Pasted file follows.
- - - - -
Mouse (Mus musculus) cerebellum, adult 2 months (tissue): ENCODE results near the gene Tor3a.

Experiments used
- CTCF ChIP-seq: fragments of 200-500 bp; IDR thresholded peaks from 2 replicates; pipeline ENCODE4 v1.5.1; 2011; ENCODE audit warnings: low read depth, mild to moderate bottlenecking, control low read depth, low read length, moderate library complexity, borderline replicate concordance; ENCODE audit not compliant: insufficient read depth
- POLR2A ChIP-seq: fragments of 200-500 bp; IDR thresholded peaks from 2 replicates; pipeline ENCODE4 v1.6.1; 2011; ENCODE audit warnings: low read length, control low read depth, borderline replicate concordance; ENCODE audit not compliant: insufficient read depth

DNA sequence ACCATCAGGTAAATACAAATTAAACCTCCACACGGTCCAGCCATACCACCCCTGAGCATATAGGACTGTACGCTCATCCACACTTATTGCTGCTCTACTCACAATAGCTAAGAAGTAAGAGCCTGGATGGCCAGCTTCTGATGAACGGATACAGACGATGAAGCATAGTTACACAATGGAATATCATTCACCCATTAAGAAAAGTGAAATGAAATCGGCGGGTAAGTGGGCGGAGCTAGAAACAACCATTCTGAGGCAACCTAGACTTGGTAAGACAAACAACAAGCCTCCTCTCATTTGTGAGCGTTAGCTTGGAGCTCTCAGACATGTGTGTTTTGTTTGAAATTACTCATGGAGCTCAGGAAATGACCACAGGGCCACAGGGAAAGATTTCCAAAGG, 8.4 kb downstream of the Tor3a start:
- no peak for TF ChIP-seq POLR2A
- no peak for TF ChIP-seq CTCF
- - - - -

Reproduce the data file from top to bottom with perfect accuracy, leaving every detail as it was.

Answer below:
Mouse (Mus musculus) cerebellum, adult 2 months (tissue): ENCODE results near the gene Tor3a.

Experiments used
- CTCF ChIP-seq: fragments of 200-500 bp; IDR thresholded peaks from 2 replicates; pipeline ENCODE4 v1.5.1; 2011; ENCODE audit warnings: low read depth, mild to moderate bottlenecking, control low read depth, low read length, moderate library complexity, borderline replicate concordance; ENCODE audit not compliant: insufficient read depth
- POLR2A ChIP-seq: fragments of 200-500 bp; IDR thresholded peaks from 2 replicates; pipeline ENCODE4 v1.6.1; 2011; ENCODE audit warnings: low read length, control low read depth, borderline replicate concordance; ENCODE audit not compliant: insufficient read depth

DNA sequence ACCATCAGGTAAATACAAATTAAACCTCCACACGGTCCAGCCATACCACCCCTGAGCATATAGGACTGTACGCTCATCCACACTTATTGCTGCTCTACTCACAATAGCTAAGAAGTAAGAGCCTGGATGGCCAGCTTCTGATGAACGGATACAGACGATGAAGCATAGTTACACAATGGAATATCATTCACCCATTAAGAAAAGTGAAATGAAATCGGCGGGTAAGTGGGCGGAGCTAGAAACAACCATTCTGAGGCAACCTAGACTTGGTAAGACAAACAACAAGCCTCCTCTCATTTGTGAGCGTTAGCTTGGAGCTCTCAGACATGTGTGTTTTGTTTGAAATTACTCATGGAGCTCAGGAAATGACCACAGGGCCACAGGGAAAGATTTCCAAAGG, 8.4 kb downstream of the Tor3a start:
- no peak for TF ChIP-seq POLR2A
- no peak for TF ChIP-seq CTCF